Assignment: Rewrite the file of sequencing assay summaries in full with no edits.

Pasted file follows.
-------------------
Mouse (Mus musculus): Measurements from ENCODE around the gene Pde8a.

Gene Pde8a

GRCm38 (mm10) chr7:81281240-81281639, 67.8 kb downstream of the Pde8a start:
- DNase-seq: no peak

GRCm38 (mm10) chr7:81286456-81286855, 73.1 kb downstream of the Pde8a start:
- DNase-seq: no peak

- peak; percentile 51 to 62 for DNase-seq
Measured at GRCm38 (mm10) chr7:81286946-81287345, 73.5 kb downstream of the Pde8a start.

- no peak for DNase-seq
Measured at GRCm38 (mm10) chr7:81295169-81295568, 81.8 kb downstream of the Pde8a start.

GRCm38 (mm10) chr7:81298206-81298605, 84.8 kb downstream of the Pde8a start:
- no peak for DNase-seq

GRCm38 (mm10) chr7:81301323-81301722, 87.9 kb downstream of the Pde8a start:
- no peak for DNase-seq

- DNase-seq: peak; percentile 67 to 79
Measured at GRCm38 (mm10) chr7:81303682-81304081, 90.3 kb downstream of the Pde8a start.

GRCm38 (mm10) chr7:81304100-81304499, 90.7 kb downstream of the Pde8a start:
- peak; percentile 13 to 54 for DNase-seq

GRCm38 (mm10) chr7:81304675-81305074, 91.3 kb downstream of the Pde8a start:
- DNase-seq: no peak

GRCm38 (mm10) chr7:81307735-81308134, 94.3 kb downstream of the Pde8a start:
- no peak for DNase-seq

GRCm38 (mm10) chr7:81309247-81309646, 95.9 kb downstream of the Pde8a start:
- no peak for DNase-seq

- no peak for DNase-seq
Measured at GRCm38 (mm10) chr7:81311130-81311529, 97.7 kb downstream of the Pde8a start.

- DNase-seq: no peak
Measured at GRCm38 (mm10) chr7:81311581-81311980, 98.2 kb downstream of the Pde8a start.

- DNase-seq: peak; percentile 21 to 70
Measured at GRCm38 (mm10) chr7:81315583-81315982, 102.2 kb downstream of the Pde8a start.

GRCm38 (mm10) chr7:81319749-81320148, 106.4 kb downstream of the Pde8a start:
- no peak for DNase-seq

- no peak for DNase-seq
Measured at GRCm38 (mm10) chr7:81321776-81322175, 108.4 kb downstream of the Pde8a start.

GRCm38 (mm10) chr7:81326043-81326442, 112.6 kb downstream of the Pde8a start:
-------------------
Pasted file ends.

Mouse (Mus musculus): Measurements from ENCODE around the gene Pde8a.

Gene Pde8a

GRCm38 (mm10) chr7:81281240-81281639, 67.8 kb downstream of the Pde8a start:
- DNase-seq: no peak

GRCm38 (mm10) chr7:81286456-81286855, 73.1 kb downstream of the Pde8a start:
- DNase-seq: no peak

- peak; percentile 51 to 62 for DNase-seq
Measured at GRCm38 (mm10) chr7:81286946-81287345, 73.5 kb downstream of the Pde8a start.

- no peak for DNase-seq
Measured at GRCm38 (mm10) chr7:81295169-81295568, 81.8 kb downstream of the Pde8a start.

GRCm38 (mm10) chr7:81298206-81298605, 84.8 kb downstream of the Pde8a start:
- no peak for DNase-seq

GRCm38 (mm10) chr7:81301323-81301722, 87.9 kb downstream of the Pde8a start:
- no peak for DNase-seq

- DNase-seq: peak; percentile 67 to 79
Measured at GRCm38 (mm10) chr7:81303682-81304081, 90.3 kb downstream of the Pde8a start.

GRCm38 (mm10) chr7:81304100-81304499, 90.7 kb downstream of the Pde8a start:
- peak; percentile 13 to 54 for DNase-seq

GRCm38 (mm10) chr7:81304675-81305074, 91.3 kb downstream of the Pde8a start:
- DNase-seq: no peak

GRCm38 (mm10) chr7:81307735-81308134, 94.3 kb downstream of the Pde8a start:
- no peak for DNase-seq

GRCm38 (mm10) chr7:81309247-81309646, 95.9 kb downstream of the Pde8a start:
- no peak for DNase-seq

- no peak for DNase-seq
Measured at GRCm38 (mm10) chr7:81311130-81311529, 97.7 kb downstream of the Pde8a start.

- DNase-seq: no peak
Measured at GRCm38 (mm10) chr7:81311581-81311980, 98.2 kb downstream of the Pde8a start.

- DNase-seq: peak; percentile 21 to 70
Measured at GRCm38 (mm10) chr7:81315583-81315982, 102.2 kb downstream of the Pde8a start.

GRCm38 (mm10) chr7:81319749-81320148, 106.4 kb downstream of the Pde8a start:
- no peak for DNase-seq

- no peak for DNase-seq
Measured at GRCm38 (mm10) chr7:81321776-81322175, 108.4 kb downstream of the Pde8a start.

GRCm38 (mm10) chr7:81326043-81326442, 112.6 kb downstream of the Pde8a start: